• Even after testing the nature of the finish, apply the polish on a small hidden area and let it dry. After one day, see how the area looks. If you are satisfied with the results then you can proceed on the rest of the floor.

Step 2: Room Preparation and Clean

  • Remove all the furniture and everything from the room. Remember not to cause scratches by drugging heavy items on the floor
  • Dust the room either sweeping with a soft bristle broom or a vacuum cleaner. This removes dust and loose dirt particles that can cause scratches.
  • Deep clean using your favorite cleaner such as Bona. This sanitizes the floor, removes sticky dirt, grime, and oil. Alternatively you can use a homemade cleaner for mopping such as white vinegar and water.
  • Use clean water and a dampened mop and remove the cleaner from the floor surface.
  • Dry any excess water from the floor using a dry towel and let it dry naturally for 30 minutes. Leaving water standing on your floor can damage your wood floor

Step 3: Applying Polish on Wood Floors

  • Begin by virtually partitioning the room into small sections of about 5 square feet and keep them in your mind. The best place to begin will be at the end of the room as you move towards the exit.
  • Apply small amount in the first section. Use the applicator or a flat surface mop to smooth out the polish along the wood grain. Move the solution in back and forth to remove any stripes.
  • After finishing the whole floor, exit the room and let the polish to dry for the next 24 hours before you allow in traffic and your furniture.

Note: Do not splash the polish on walls, it will cause staining. Safety is important, therefore put on your protective gear during the application process.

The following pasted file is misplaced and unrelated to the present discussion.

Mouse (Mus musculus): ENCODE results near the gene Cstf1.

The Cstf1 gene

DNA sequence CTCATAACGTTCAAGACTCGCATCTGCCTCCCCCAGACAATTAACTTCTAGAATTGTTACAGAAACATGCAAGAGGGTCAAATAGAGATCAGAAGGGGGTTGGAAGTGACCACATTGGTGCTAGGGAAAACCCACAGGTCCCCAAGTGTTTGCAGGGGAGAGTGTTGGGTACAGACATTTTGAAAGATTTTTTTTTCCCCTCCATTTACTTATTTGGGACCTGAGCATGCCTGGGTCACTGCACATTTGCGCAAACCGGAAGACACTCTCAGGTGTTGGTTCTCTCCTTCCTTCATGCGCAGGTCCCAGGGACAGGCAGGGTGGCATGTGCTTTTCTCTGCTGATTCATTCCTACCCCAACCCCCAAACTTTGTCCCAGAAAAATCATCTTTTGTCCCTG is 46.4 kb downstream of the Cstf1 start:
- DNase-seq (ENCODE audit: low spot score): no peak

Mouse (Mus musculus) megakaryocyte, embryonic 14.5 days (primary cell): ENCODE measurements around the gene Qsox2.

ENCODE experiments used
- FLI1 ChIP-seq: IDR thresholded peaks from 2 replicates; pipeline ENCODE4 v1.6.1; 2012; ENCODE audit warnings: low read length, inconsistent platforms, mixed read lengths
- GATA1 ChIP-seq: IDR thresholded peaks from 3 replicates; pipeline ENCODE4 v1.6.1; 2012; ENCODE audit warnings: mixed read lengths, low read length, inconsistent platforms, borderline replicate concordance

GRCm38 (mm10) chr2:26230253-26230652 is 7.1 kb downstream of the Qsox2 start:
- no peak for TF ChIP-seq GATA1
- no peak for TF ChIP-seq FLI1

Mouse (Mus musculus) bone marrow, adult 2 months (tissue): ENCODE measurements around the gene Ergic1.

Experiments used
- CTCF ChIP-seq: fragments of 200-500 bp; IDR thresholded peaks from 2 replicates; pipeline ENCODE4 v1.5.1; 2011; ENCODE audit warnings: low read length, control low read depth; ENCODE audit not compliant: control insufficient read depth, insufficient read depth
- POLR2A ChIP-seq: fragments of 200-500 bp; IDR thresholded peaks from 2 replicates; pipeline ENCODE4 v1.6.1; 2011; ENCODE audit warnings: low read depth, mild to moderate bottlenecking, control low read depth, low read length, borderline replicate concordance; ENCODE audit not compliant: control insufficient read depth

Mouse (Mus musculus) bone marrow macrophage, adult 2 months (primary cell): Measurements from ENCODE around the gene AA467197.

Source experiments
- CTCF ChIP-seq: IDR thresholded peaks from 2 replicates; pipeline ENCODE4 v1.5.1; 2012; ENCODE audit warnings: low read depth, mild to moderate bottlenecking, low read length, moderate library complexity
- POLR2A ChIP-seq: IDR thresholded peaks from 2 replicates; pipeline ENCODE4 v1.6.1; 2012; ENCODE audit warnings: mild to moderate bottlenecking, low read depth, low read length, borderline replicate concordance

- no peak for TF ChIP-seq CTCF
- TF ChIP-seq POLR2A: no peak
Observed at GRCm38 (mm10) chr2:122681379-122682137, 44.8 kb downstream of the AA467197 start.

How do you make your wood floors shine longer?

Daily wear and tear, frequent cleaning and use of commercial products can have a dulling effect on your floor finish.

After polishing, you can maintain the sheen of your floor for several months before you apply again. Here is what to do:

  • Place mats both inside and outside of the entrance door to prevent soil from being tracked inside. Sand and hard dirt particles act as sand paper on a wood floors when you walk and creates scuff marks.
  • Pushing and pulling furniture and other heavy items can also make your floor to appear dull. Place protective pads under legs of furniture and minimize dragging them on the floor.
  • Clean regularly by dust mopping and deep cleaning once a month. This helps in preventing dirt and grime buildup on the surface.
  • Use the right cleaning products on your floor, if you are not sure you can go for homemade cleaner for mopping. Most commercial products can be harsh on the floor finish.
  • Refinish your floor after every 5 to 10 years especially if it has completely lost the sheen or the finish appears damaged.

Conclusion

I hope you enjoyed learning how to polish wood floors.  

Hardwood floors make a home warm and more valuable.

Good maintenance through regular cleaning and polishing can make them last for many decades without need to refinish. 

Preventing scratches and water-related damages are keys for longevity of your wood floors.